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BY STEVEN J. FENVES
Yi-Sheng Mao, outstanding engineering educator, designer of major bridges in China, and influential leader of Chinese engineering and scientific organizations, died on November 12, 1989, at the age of ninety-three.
Elected as ...
Elected as a foreign associate of the National Academy of Engineering in 1982, Dr. Mao was recognized for his distinguished leadership in the development of China's transportation system, his significant accomplishments as a bridge designer, and his guiding role in engineering education.
Dr. Mao was born in Zhenjiang, Jiangsu Province, China. After graduation from the Tangshan Engineering Institute in 1916, he came to study in the United States. He received his M. C.E. in civil engineering from Cornell University in 1917 and Ph.D. in civil engineering from Carnegie Institute of Technology (now Carnegie Mellon University) in 1919. This was the first Ph.D. granted by that university. His dissertation on secondary stresses in trusses was a major contribution to bridge theory at that time. While in Pittsburgh, he also worked for the McClintick-Marshall Company as a designer.
Upon his return to China in 1920, Dr. Mao assumed a series of educational positions, which eventually included professorships at five major institutions and the presidencies of four of these universities. Among these universities are the two oldest and most prominent engineering schools of China: the National Beiyang University (formerly Beiyang Engineering College) in Tianjin and the National Beifang Jiaotong University (formerly Tangshan Engineering Institute) in Tangshan. Dr. Mao was widely respected as a major innovator in Chinese engineering education, introducing both new subject matter and new pedagogical approaches.
Simultaneously with his educational activities, Dr. Mao held a series of other positions, including director of bridge engineering for Zhejiang Province, director of the bridge designing and engineering division of the Ministry of Communications, and general manager of the China Bridge Engineering Company. In these positions he became recognized as a pioneering and brilliant bridge engineer. He designed and supervised the construction of two of the most famous modern bridges in China. The Qiantang River Bridge near Hangchow was completed in 1937, after a construction period of two-and-a-half years. The bridge, with a main span of 1,072 meters, provides highway and railroad connections on separate levels. Its construction required many innovative solutions, particularly in the substructure that had to penetrate forty meters of quicksand in the riverbed. The bridge was destroyed by the retreating Chinese army during the Japanese invasion and rebuilt after World War II under Dr. Mao's supervision.
Dr. Mao served as chairman of the Technical Consultative Committee on the Yangtze Bridge at Wuhan, which was completed in 1957 after two years of construction. This bridge also provides highway and railroad service on separate levels. In addition to bridge building, Dr. Mao contributed to the structural design of many major buildings in Beijing. He was chief consultant for the structural design of the Great Hall of People in Beijing. The building has since then withstood a major earthquake.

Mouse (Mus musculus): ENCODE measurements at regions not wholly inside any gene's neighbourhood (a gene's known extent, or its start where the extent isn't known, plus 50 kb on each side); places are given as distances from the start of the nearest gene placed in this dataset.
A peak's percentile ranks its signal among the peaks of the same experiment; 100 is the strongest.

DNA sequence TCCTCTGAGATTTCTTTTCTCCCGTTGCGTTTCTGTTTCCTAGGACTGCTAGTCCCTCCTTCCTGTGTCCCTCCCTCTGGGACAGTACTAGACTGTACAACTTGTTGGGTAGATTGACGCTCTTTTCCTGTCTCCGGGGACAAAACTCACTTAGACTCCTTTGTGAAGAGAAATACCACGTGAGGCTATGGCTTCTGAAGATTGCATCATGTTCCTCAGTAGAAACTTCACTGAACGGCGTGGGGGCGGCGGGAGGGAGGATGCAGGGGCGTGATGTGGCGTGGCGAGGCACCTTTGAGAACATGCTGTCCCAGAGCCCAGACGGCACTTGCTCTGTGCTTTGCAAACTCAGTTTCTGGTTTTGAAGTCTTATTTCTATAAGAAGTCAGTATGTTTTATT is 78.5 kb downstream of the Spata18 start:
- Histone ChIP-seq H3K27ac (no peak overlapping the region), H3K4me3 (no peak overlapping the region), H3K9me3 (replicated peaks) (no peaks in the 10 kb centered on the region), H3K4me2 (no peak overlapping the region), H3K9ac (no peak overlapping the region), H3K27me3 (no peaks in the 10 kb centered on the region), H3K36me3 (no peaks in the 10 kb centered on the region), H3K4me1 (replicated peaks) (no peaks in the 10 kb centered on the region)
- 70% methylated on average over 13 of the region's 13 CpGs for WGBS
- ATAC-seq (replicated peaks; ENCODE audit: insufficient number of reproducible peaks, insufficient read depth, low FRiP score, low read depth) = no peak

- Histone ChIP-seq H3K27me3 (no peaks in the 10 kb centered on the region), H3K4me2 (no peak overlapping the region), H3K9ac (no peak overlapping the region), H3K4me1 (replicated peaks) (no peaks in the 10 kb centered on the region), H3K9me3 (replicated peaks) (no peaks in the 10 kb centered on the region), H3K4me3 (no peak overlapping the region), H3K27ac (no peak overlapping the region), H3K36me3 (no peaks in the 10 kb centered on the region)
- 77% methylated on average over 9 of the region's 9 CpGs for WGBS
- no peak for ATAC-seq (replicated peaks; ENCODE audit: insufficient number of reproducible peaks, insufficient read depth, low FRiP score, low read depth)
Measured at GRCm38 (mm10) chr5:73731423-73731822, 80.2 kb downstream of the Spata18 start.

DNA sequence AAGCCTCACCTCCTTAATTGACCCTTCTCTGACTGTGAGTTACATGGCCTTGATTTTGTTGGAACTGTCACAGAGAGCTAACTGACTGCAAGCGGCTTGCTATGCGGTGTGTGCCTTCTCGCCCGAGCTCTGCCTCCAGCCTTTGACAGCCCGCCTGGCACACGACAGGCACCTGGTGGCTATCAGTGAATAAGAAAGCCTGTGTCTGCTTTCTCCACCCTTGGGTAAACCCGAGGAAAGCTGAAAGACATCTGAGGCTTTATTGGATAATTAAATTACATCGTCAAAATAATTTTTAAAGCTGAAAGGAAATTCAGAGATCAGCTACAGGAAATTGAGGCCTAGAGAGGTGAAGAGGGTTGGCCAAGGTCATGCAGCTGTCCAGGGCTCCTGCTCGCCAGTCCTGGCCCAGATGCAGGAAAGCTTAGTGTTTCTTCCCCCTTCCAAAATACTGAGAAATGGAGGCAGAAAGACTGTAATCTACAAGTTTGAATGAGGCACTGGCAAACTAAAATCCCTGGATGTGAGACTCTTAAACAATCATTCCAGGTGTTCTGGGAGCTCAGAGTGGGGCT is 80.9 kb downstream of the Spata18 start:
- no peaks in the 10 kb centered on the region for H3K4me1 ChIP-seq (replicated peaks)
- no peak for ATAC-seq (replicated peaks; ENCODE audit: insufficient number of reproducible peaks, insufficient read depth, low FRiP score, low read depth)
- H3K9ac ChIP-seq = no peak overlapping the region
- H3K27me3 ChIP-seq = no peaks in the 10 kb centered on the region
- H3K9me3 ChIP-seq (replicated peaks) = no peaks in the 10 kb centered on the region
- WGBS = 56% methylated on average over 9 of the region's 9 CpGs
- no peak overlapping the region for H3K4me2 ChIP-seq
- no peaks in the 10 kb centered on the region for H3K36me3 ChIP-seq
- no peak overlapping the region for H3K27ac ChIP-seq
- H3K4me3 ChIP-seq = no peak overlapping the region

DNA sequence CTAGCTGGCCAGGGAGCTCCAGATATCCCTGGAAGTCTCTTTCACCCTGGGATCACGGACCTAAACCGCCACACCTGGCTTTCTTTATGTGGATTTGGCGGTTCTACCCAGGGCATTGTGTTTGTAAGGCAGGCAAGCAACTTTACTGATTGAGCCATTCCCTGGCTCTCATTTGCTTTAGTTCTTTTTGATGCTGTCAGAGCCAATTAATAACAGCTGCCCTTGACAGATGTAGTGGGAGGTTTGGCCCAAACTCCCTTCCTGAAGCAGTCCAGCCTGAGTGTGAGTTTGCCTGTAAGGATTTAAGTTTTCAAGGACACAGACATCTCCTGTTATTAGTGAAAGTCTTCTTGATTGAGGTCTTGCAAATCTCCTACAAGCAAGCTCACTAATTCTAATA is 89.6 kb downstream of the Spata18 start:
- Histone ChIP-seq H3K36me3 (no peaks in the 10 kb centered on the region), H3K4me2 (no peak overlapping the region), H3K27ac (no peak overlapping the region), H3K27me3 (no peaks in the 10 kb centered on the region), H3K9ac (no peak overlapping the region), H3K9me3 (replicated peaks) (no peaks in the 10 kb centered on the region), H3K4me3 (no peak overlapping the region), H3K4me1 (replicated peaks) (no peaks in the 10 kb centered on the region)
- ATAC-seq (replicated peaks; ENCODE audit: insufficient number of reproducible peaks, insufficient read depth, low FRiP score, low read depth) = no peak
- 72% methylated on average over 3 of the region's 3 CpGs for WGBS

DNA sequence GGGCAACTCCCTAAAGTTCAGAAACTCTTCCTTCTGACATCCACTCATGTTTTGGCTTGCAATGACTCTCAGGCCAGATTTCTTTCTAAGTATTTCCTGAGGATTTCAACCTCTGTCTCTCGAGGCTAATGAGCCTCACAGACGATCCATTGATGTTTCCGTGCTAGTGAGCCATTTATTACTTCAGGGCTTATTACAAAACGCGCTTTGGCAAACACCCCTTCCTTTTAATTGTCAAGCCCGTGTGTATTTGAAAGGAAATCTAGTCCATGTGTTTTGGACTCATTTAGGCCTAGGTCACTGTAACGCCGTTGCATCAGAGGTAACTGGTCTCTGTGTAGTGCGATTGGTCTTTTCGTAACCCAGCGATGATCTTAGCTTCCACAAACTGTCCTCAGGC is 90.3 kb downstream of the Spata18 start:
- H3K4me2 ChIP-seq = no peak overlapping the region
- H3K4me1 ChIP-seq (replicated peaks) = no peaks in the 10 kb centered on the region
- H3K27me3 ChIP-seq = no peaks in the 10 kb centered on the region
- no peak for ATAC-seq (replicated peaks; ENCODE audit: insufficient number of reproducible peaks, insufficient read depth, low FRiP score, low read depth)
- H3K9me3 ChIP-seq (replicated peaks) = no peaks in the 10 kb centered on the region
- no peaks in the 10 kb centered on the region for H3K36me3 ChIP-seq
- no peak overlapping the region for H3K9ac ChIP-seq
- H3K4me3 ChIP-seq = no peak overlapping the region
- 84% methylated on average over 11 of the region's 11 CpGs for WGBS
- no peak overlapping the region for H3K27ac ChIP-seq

Dr. Mao held a number of major positions in professional organizations, including the presidencies of the Institute of Railway Technology, the China Academy of Railway Sciences, the China Engineers' Association. and the Chinese Civil Engineering Society. He was vice president and then honorary president of the China Association for Science and Technology. Under his leadership for thirty years, the China Academy of Railway Sciences developed into a comprehensive research institute, providing research support for railway transportation and construction and training for a large number of engineers and scientists. In the political arena, he was a deputy to the National People's Congress (NPC), member of the NPC Standing Committee, and member and vice chairman of the Chinese People's Political Consultative Conference. He headed numerous delegations of Chinese engineers and scientists to Czechoslovakia, the Soviet Union, Italy, Switzerland, France, Portugal, Great Britain, Sweden, Japan, and the United States. He personally contributed to the strengthening of technical and scientific exchanges between China and other countries.
Dr. Mao was particularly interested in the history of Chinese science and technology. He wrote a book on ancient and modern Chinese bridges, supervised the compilation of a series on the history of natural sciences, and served many organizations dealing with the dissemination of scientific knowledge in China.
Dr. Mao's numerous awards included a senior membership in the International Association for Bridge and Structural Engineering, honorary membership in the Canadian Society of Civil Engineers, and outstanding alumnus awards from Cornell University and Carnegie Mellon University.